23. This icthyosaur was found in 1850 and reburried by the family. They would periodically uncover then rebury the fossil. Now it is restored and hanging on a wall. https://allthatsinteresting.com/ichthyosaurus-fossil
  24. English Meg number 2!?!?

    Well following on from my post yesterday, I headed down to the same beach after work again. This time with no lightning or heavy rain to worry about. Started scanning the shingle picking up a few smaller teeth, the plan was to head up the cliffs maybe 500 yards and check at the base of them as this is where the better teeth are normally located. However, upon getting there, the cliffs were clearly not safe with many parts having overhanging material! My concerns were soon confirmed when a huge section came down a bit further down the beach. No tooth is worth getting buried for, so I soon changed to looking about halfway down the beach in the red crag material where you get rarer teeth some with really nice patterns. 5 minutes later I found this, a gorgeous 70mm Meg tip! This one was a lot less worn than the usual ones but unfortunately not complete! None the less I was still very happy! No further teeth and with darkness closing in I left happy again! Thanks for reading everyone!!! (Dear moderators, is there anyway you can rotate the photos? I am unable to! Thanks!!)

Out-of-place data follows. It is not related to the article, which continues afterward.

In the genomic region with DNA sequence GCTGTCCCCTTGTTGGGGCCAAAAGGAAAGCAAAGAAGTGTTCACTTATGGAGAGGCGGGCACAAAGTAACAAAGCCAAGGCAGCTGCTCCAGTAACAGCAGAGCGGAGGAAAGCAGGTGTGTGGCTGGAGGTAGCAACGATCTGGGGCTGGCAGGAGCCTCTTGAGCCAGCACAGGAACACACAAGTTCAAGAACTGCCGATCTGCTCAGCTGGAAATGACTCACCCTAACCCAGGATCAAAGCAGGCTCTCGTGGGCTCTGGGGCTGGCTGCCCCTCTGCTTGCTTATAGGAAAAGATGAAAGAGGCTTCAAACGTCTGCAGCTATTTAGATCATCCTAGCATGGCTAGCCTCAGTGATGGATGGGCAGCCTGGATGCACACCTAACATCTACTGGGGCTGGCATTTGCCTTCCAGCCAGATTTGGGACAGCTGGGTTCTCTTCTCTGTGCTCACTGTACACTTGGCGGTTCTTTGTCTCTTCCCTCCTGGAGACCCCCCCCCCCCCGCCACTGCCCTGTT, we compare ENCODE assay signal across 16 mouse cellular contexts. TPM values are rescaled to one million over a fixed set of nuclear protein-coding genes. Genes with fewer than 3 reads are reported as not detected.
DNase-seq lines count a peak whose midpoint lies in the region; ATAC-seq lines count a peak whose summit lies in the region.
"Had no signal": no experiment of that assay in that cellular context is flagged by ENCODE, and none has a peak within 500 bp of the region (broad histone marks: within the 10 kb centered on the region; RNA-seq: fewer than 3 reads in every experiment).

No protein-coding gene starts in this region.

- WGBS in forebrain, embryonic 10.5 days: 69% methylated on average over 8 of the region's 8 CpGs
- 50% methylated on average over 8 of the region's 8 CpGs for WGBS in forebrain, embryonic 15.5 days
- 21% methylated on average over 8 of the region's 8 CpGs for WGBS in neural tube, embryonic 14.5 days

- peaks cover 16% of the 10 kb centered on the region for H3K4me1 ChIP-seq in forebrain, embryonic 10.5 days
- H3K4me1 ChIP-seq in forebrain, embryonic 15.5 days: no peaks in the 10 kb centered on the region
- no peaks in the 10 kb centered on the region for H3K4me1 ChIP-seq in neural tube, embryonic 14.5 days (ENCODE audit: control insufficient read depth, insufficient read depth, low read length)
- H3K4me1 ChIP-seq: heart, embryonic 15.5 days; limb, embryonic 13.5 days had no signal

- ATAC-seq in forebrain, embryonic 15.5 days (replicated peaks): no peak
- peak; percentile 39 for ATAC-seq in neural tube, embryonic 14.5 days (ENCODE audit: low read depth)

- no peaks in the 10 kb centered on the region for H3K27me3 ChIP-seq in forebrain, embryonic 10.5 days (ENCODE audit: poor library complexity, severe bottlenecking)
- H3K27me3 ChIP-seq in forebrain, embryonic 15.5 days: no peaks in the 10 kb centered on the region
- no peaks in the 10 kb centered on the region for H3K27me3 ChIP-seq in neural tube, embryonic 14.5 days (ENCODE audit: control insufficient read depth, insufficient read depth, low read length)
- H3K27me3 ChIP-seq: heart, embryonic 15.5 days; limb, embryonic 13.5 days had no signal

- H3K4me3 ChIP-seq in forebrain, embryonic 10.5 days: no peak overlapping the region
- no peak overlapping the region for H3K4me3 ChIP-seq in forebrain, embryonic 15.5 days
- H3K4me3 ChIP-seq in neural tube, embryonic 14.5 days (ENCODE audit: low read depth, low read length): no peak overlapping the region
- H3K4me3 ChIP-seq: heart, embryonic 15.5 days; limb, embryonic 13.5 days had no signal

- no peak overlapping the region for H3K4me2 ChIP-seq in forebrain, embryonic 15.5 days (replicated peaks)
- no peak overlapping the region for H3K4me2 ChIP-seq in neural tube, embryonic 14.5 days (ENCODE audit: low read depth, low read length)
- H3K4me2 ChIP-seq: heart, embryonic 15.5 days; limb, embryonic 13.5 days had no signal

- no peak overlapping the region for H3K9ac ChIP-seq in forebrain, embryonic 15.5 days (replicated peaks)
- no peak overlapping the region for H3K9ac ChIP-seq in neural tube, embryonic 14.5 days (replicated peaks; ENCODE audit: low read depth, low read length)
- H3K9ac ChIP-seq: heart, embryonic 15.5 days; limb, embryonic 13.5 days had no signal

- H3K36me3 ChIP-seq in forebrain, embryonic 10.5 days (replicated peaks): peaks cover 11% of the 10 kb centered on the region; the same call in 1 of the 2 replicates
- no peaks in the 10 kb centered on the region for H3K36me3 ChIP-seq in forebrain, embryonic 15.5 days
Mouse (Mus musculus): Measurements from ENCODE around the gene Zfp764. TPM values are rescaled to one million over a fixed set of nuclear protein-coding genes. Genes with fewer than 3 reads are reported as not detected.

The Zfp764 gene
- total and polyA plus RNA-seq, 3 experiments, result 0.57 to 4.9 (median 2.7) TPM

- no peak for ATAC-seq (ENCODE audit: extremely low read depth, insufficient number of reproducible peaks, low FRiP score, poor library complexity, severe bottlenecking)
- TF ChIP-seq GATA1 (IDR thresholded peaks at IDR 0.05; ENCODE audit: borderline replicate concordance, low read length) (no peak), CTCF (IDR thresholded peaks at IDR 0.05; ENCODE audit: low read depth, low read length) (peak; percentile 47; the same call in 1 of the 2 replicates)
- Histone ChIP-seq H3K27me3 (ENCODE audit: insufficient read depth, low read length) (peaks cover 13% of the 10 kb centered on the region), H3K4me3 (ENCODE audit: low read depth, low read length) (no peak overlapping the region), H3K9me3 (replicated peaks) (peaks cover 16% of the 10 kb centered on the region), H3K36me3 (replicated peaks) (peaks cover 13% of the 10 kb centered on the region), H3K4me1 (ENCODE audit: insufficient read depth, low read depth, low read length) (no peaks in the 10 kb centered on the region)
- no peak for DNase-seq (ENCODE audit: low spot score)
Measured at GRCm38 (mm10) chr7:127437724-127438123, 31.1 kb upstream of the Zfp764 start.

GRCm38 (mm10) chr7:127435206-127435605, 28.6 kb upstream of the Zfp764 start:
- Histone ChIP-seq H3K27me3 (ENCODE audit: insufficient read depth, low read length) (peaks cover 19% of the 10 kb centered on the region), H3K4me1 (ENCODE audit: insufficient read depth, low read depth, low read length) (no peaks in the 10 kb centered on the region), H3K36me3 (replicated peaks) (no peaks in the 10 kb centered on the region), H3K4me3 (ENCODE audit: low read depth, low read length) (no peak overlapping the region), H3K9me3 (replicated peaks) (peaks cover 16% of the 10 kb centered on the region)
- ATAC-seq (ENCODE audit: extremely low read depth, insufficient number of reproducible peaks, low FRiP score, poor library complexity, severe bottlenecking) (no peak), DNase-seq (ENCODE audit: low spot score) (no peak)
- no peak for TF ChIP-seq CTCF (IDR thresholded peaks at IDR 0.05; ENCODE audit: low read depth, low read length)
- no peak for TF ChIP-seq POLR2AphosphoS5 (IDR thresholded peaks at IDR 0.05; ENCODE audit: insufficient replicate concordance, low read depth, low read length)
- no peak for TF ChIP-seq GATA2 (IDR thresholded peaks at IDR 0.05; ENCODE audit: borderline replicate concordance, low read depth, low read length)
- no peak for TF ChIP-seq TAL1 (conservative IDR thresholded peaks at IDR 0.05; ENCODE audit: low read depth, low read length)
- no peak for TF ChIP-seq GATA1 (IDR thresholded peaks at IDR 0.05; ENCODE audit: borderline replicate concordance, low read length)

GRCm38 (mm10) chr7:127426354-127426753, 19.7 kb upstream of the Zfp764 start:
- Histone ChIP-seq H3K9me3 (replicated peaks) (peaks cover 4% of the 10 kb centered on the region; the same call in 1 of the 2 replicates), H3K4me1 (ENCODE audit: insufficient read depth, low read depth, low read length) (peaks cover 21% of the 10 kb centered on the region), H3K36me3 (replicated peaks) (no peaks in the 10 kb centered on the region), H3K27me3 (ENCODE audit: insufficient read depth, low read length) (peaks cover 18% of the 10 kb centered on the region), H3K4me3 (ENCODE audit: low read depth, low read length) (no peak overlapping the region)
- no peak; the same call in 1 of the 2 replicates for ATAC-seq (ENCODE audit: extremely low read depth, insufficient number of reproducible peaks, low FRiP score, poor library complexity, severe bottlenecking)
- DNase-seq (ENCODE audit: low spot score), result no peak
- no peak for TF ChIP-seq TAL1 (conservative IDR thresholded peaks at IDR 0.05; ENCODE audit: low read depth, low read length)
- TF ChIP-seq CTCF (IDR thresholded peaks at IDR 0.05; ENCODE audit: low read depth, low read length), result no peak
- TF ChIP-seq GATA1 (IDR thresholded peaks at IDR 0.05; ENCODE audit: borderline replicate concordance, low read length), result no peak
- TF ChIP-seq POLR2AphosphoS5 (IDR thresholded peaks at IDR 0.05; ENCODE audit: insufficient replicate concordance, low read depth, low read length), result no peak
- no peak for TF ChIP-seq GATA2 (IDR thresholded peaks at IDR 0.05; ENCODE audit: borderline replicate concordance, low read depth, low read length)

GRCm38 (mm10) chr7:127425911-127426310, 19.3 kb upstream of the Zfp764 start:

25. Just got back from a trip to England - still fighting the jet lag a bit! 7 hours time difference makes for interesting sleep patterns! Thought y'all might want to see what I all I found in Great Britain! Of course, we started in London, doing all the London things, including the Natural History Museum! Got to see Mary Annings plesioarus and mosasaurs. And the archeoptyrix! And the dino room!! And much much much more.....whew. Left London to visit friends in Bury St. Edmund, near Cambridge. We went to see the Sutton Hoo burial near Ramsholt in Suffolk which I had heard of a fossil hunting spot there- didn't really get to look much because there was a boat burning at the docks.....so fire trucks and smoke and commotion. I found out later that the main hunting area was a 45 minute hike from the waterfront, so I kind of missed out. Wasn't really prepared to hike that far, with friends who aren't really into fossil hunting, so I contented myself with poking along the water front and found a couple of little things.... (not the shell, I found that embedded in the dirt at Framlingham Castle, not sure if it is a fossil or just a shell). I'm not really sure what any of them are, the bullet shape I was assuming was a cephalopod, but it might be a phragmocone and I really don't know what the little round one is, perhaps a vertebra? I didn't have a coin for scale, but the little round is 3/4 inch. Next on the fossil tour was Yaxley Hampton Vale lake near Petersborough. I had heard it was a good spot, if somewhat picked over, but I found it to be quite good! I didn't find any ammonites (which I was hoping for) or crinoids (although my friend who was driving found a HUGE crinoid stem - beginners luck, the rat). But found a nice sized belemnite, plus these those neat little white spicule things. I saw them ID'd somewhere a while back (sponges, I think) , but now I can't seem to find what they are called, so if you know, please let me know! A Swan at Yaxley: But the highlight of the trip was a guided tour around Weymouth, with the interesting and outspoken Adrian Davies! He picked us up and toured us all around Portland Island and Weymouth with info on the history of the town plus stops for fossil hunting! First stop was to a cobble beach with "roach stones"...what we in Texas call Rattlesnake Rock. My husband found a dolphin spine washed up (I really wanted to take some of the vertebra, but decided they might not let me back in the US)! You can see all the cobbles around the dolphin. My "roachstones" The view from Portland looking back toward Weymouth: And the best for last - my finds of ammonites (16 of which are pyrite!) , crinoids, belemnites, a phragmocone, a sponge and a bit of bone plus some other stuff: A few more pics of my finds: Me with my nose to the ground- it was a bit chilly and windy...and then I came home to the Texas heat.. And then a day later, I went to the Quarry at Midlothian on a 100 degree day. But that's another story.....